This quarter, as inflation continued to thrust forward, the US Federal Reserve aggressively raised interest rates to try to get their inflation-busting measures back on track after being caught off-guard earlier in the year. The only major sign of relief in “goods” inflation is coming from the fact that economic reopening has allowed US consumers to redirect some of their spending on leisure (travelling, dining out, etc.) rather than solely on goods purchases (new furniture, backyard renovations, etc.) The Russian invasion of Ukraine has not only impacted commodity prices (near term effect) but also triggered a reassessment of military spending by NATO countries. This second factor is milder to be sure, but could be a slight inflationary spending factor with a very enduring effect if it lasts a decade or more. Similarly, it seems globalization is now firmly in reverse.
Bonds and Interest Rates
As consumer spending shifts from goods to services we are witnessing inflation shifting to that sector too. The inability to properly staff airline operations has led airlines north and south of the border to reduce their flight schedule, particularly near the end of the quarter. For sure this leaves consumers scrambling for the fewer available seats, no doubt at top fare prices.
In response to the persistent high inflation the US Federal Reserve recently raised interest rates by the once inconceivable 0.75% and announced the likelihood they will do it again this summer. A combined 1.5% interest rate impact in such short order would amount to the steepest increases in over 40 years. We are already starting to see signs of impact in dwindling US mortgage refinancing and a slight cooling of the US housing market overall. Upping the ante, the Bank of Canada just raised rates after the quarter’s end by 1%. Wow!
Historically bonds have over the long term moved somewhat opposite the stock market. When stocks went up bonds often went down and vice versa. As I telegraphed over the past couple commentaries, the bond market has been challenged to fulfill that counterbalancing role, instead moving alongside the stock market. During this quarter we have seen some signs of that abating, with bonds occasionally moving opposite to stocks (hurray) and thus starting to show signs of reverting to their traditional offsetting role. I expect to see more of that ahead.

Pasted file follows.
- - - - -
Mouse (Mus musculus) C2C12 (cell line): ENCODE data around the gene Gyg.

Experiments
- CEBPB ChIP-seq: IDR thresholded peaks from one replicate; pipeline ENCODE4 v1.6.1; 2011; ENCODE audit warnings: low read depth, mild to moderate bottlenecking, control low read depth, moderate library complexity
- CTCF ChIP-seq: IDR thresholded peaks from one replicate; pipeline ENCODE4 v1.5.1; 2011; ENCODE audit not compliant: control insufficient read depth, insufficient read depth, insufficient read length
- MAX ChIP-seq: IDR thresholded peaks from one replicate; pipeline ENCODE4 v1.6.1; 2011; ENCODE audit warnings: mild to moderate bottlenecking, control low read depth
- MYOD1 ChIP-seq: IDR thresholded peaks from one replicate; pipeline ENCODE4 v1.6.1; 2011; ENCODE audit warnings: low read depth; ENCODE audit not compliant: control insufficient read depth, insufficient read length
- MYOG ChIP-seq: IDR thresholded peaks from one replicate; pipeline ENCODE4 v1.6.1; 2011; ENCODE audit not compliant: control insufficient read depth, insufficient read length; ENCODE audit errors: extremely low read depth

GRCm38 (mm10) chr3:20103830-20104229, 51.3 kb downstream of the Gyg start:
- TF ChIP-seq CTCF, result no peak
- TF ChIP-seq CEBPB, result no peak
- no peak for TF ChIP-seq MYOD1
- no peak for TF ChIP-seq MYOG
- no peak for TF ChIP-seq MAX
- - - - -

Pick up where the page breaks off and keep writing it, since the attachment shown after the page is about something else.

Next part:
Often the long bond market moves in anticipation of where the central banks are going with benchmark interest rates. The market predicts inflation and adapts before the Federal Reserve has a chance to make any formal announcements. Now it appears that long maturity bonds have already priced-in rate increases that are expected in the Federal Reserve short term rates and so it appears the tough time for long term bonds is coming closer to an end.
In addition to the customary depiction of medium-term government bonds, investment grade corporate bonds, and high yield bonds, I have included in the chart below the movement of long-term government bonds. TLT is a pool of roughly 20-year US government bonds. We can see that these long bonds have had the toughest time but once interest rate increases slow down they may have the best prospects ahead.
Fig. 1: Bond ETFs: Govt-XGB, Corp-XCB, High Yield-XHY, US 20-yr-TLT – 2 years – Yahoo Finance
As the US has raised interest rates more aggressively than any major economy around the world (except Canada just recently), the US Dollar has been strengthening in response. We have observed a slight USD strengthening trend vis-à-vis the Canadian Dollar for over a year since May 2021. If you were to look at the USD against the Euro, British Pound, or Japanese Yen the impact is astounding. Our Canadian currency has somewhat held up against the USD more than others because 1) the price of our top export, crude oil, has strengthened and 2) the strength of the Canadian economy (especially housing market) has let the Bank of Canada raise interest rates (and hence strengthen the CAD) more than in Europe, the UK, or Japan.
Among the various impacts of swaying currencies, the two biggest ones a Canadian investor is likely concerned about come from a) the value of our US securities when converted back to CAD and b) the impact of the strengthening/weakening of the US Dollar on the overseas profits of multinationals.
While I think the interest rate spread between the US and other economies may be nearing its peak (and hence the currency pressure pushing the USD higher may also be nearing its peak), the other factor (the safe haven effect) has not come into play much. Thus, it is conceivable that if there is a safe haven panic, we see one more push higher of the USD before it plateaus and gradually weakens.
Fig. 2: US Dollar Index (green) and USD vs CAD (blue) – 2 years – Yahoo Finance
In general, growth stocks (of which we own few) feel more pain from rising interest rates than value stocks (of which we own many). During this quarter we saw the stock market continue the retrenchment it has pursued since the new year. This has been substantially because the growth stocks have declined precipitously in response to rising interest rates.
Usually as a market pullback lengthens the more skittish investors panic and throw in the towel in something we call “capitulation.” At this point we haven’t seen substantial investor capitulation however we have seen a few days when there is a broad-based decline across many stocks. I am anticipating this could happen at any point, creating buying opportunities.
Fig. 3: Equities: US-purple, Can-blue, Jpn-red, UK-yellow, Germany-green – 2 yrs – Yahoo Finance
Paul Fettes, CFA, CFP
Chief Executive Officer,